Diabetes Center researcher Doug Hanahan, Ph.D., was elected as a fellow of the American Academy of Arts and Sciences in recognition of his contributions to diabetes and cancer research. He joins 4,000 American fellows of this interdisciplinary research center that has studied complex and emerging policy issues since 1780.
There was a dual message in a talk at UCSF by Michael Boehnke, biostatistics professor at University of Michigan: large studies that may involve 10,000 or more patients could potentially suggest an inherited increased susceptibility. But the rapid rise in development of type 2 diabetes still needs to be addressed through diet and exercise.
Diabetes Center researcher Matthias Hebrok, PhD was recently appointed to this newly established Endowed Chair, a well-deserved recognition of the ongoing contributions Dr. Hebrok has made to the field of diabetes research. The Chair is funded with a gift from the Hurlbut-Johnson Charitable Trust of the Silicon Valley Community Foundation. Throughout his career, his colleagues and peers in the scientific community, as well as his post-doctoral fellows and students, have all recognized Dr.
The past decade has seen a significant increase in the number of potentially tolerogenic therapies for treatment of new-onset diabetes. However, most treatments are antigen nonspecific, and the mechanism for the maintenance of long-term tolerance remains unclear. In a recent study reported and published in the Journal of Experimental Medicine by UCSF investigators Brian T. Fife, Ph.D. and Jeffrey A.
Feroz Papa, MD PhD is intrigued by shapes – specifically how proteins are folded into the distinctly shaped structures that allow them to perform highly specific tasks. If proteins unfold in cells, they can aggregate and cause these cells to become damaged. Unfortunately, it appears that insulin-producing beta cells can be very easily damaged through the aggregation of unfolded proteins.
In a recent study reported and published last month in the Journal of Experimental Medicine by UCSF investigators Brian Fife, Ph.D. and Jeff Bluestone, Ph.D., it has been shown that insulin itself is a contributing factor in the progression of type 1 diabetes and to prevent the disease, we must selectively target the insulin-specific, autoimmune T cells.
Dr. Michael German, Diabetes Center researcher and clinician, was just named to the AAP, a non-profit professional organization founded in 1885 for “the advancement of scientific and practical medicine.” Membership is limited to the “elite” among the nation’s physician-scientist community and is predicated on a long history of outstanding research achievement. Last year, Dr. German was appointed to the Justine K. Schreyer Endowed Chair in Diabetes Research.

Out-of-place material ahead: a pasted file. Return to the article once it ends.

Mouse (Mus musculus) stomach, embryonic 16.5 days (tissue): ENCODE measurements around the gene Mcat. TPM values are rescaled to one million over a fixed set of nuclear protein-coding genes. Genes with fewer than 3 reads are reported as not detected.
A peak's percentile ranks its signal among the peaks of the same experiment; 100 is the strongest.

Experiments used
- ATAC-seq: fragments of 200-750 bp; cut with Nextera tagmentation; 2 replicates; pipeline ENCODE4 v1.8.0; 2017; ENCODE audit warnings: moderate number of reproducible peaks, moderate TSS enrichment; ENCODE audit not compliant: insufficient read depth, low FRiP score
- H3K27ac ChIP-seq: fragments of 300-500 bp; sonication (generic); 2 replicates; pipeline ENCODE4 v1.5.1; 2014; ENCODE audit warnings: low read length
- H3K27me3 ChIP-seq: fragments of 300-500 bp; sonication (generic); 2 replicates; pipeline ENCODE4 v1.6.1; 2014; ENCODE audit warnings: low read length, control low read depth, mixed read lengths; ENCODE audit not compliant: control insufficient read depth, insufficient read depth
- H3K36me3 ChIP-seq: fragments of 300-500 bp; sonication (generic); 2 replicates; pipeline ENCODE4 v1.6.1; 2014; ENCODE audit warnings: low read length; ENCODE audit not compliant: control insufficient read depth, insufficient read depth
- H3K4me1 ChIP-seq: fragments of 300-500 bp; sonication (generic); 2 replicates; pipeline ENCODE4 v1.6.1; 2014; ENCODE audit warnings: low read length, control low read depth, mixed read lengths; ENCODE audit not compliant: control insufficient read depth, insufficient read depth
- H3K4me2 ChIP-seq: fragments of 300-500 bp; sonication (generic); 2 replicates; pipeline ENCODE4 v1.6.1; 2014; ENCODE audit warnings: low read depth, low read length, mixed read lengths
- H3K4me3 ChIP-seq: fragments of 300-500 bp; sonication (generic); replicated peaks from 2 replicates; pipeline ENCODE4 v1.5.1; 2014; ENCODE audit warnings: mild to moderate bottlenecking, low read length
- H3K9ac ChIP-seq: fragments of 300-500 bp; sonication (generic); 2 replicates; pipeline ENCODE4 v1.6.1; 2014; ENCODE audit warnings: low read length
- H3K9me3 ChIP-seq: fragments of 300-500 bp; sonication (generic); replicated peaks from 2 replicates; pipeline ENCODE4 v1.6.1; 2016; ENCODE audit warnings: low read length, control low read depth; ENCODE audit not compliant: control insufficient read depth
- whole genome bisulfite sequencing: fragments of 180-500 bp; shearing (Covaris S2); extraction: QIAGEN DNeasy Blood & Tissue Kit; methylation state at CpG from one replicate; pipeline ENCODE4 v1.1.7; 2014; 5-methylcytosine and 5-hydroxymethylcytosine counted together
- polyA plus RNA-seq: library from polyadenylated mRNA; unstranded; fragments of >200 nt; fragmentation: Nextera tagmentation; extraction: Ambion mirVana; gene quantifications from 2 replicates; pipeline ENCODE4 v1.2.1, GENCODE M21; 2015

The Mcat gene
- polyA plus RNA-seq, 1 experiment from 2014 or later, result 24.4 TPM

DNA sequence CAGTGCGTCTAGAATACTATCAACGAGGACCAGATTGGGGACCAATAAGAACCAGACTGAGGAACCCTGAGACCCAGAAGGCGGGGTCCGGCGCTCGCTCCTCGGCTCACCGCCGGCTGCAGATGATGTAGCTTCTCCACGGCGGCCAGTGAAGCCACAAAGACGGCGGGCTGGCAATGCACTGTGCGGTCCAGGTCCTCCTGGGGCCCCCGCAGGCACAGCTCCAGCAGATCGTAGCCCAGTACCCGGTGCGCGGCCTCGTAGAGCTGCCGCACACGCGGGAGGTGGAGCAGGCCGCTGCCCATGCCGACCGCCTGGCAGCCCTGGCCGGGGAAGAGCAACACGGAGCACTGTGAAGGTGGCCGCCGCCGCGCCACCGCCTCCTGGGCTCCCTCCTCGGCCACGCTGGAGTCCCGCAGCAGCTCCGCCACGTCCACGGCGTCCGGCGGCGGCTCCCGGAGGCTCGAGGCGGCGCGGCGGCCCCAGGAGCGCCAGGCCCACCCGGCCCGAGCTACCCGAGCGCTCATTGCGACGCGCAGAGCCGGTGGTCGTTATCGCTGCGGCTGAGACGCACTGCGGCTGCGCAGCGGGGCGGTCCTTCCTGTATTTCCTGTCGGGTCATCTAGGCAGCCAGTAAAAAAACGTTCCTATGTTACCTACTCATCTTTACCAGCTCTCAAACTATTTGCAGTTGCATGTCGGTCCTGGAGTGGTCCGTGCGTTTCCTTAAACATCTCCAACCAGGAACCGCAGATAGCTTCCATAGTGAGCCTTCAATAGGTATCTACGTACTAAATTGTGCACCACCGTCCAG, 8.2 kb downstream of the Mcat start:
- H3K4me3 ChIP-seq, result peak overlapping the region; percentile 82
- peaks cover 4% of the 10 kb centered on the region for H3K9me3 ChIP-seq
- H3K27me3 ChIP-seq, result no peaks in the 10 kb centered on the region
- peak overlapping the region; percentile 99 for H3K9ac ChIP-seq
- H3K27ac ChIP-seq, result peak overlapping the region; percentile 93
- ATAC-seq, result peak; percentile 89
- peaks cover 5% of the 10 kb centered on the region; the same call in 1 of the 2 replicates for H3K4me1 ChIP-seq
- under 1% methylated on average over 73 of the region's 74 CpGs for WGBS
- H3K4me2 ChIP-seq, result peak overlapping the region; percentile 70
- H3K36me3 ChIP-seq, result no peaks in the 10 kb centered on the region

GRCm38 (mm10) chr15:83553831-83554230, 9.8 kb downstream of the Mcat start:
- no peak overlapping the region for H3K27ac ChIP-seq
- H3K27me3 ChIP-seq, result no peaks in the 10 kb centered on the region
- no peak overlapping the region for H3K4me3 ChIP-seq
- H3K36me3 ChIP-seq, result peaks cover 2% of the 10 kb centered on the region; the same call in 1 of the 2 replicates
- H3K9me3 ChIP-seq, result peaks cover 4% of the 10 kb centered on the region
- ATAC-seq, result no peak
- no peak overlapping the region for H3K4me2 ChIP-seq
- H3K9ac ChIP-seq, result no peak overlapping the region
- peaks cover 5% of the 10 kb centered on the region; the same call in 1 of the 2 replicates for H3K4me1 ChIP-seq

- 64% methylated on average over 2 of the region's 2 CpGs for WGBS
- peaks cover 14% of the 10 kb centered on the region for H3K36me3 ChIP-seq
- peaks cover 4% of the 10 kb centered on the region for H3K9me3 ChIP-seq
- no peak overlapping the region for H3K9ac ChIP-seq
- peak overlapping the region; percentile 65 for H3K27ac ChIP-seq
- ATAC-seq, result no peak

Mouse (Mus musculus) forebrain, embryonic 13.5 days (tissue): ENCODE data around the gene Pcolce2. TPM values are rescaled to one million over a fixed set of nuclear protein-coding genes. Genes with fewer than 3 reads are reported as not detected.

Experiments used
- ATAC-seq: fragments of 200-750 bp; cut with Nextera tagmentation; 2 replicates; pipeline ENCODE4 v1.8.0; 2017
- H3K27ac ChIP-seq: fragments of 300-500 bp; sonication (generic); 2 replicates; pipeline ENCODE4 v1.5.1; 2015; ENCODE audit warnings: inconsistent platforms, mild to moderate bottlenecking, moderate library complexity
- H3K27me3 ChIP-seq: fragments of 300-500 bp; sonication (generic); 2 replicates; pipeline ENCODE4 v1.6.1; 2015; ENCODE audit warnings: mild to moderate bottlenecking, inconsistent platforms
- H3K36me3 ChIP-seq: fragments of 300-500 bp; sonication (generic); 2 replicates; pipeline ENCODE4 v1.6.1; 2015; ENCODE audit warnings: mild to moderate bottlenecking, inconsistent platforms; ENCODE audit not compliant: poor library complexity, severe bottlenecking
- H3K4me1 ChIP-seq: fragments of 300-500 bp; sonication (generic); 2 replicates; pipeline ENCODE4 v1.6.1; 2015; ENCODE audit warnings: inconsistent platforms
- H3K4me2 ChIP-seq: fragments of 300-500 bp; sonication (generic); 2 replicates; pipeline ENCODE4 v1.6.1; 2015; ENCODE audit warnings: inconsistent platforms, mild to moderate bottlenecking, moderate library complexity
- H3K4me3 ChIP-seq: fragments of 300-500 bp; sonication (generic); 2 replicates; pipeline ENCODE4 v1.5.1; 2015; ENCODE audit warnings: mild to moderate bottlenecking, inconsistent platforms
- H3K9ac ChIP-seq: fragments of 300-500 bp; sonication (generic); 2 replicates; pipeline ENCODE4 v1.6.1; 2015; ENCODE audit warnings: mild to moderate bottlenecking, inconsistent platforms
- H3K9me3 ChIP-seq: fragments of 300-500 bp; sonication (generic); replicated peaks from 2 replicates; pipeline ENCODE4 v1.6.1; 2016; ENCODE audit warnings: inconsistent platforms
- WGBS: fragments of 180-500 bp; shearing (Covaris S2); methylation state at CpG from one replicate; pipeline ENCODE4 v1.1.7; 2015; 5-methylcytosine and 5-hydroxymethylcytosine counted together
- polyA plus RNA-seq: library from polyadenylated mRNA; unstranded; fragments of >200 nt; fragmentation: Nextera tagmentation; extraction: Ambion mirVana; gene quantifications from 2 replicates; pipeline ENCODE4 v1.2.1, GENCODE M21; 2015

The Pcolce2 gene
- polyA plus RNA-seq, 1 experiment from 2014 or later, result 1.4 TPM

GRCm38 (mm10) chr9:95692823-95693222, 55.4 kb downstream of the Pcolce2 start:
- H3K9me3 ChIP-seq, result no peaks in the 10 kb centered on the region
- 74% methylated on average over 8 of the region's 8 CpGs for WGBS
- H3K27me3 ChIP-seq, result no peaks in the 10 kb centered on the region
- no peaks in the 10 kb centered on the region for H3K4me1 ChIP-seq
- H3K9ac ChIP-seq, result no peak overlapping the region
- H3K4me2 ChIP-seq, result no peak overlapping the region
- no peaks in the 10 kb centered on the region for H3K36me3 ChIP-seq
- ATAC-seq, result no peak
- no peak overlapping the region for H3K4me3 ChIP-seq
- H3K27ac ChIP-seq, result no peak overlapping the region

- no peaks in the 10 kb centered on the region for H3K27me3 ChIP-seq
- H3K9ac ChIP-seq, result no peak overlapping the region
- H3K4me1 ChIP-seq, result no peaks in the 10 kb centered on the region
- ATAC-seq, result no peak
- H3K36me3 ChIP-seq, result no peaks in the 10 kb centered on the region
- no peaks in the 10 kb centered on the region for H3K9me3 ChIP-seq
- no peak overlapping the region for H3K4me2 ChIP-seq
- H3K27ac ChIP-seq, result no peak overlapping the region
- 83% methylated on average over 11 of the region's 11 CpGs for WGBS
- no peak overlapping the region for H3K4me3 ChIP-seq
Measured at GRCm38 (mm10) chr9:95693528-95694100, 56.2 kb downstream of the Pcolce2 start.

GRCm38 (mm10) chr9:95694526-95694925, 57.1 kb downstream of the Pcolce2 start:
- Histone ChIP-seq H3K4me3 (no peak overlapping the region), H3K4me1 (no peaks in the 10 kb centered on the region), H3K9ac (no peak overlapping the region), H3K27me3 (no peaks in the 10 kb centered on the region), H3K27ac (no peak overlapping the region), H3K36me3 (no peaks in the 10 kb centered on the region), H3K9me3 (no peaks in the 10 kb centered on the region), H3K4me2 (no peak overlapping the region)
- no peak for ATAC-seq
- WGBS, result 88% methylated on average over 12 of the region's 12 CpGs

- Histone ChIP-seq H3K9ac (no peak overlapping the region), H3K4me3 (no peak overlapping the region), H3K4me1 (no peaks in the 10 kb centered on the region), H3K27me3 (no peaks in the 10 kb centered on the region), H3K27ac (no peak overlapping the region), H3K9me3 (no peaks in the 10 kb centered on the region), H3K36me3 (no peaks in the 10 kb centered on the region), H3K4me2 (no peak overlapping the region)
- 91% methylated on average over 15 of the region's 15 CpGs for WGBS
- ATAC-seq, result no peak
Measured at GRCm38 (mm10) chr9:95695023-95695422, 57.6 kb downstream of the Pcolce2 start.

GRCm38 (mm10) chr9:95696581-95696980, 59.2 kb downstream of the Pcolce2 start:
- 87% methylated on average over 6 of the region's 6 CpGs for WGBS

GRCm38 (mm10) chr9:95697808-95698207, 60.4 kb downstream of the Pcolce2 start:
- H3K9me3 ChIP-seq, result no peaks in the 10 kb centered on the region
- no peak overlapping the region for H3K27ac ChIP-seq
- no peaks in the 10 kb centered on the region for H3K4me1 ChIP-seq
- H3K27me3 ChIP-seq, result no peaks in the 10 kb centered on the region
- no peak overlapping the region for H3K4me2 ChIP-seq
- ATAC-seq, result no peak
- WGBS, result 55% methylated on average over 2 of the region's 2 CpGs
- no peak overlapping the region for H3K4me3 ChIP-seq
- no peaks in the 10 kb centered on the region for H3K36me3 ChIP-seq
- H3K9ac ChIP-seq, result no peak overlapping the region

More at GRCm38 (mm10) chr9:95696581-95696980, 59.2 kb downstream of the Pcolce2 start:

Researchers have begun a clinical study of oral insulin to prevent or delay type 1 diabetes in at-risk people, the National Institutes of Health (NIH) announced today. Type 1 Diabetes TrialNet, an NIH-funded network of researchers dedicated to the understanding, prevention, and early treatment of type 1 diabetes, is conducting the study in more than 100 medical centers across the United States, Canada, Europe, and Australia.
If T cells fail to recognize just one of the body's thousands of proteins as “self”, it can trigger autoimmune diseases such as type 1 diabetes. The Diabetes Center 's Mark Anderson, MD PhD is the senior investigator of a paper published last month in the Journal of Experimental Medicine. [story]
UCSF diabetes clinical nurse specialist Mary Sullivan is quoted in this story on how specially trained dogs can pick up the scent of low blood sugars, as reported in the San Francisco Chronicle.
John Baxter, MD and Paul Webb, PhD are focused on studying the thyroid hormone which regulates overall metabolic rate, heart function and cholesterol and triglyceride levels. Elevated levels of the thyroid hormone leads to increases in metabolic rate and associated rapid weight loss, and also improves cholesterol and triglyceride balance – yet may also produce increased heart rate and arrhythmias.
CIRM, the voter-established institute created by Prop 71, awarded $12.1 million in grants to cover the first year of three-year training fellowships. UCSF received 16 grants totaling just over $1.1 million. The number of applications received was sizeable, as reported by the San Francisco Business Times.
Dr. Michael German has been appointed to this new chair, which was generously funded through donations from long-time UCSF volunteer leader, Chara Schreyer and her Kadima Foundation.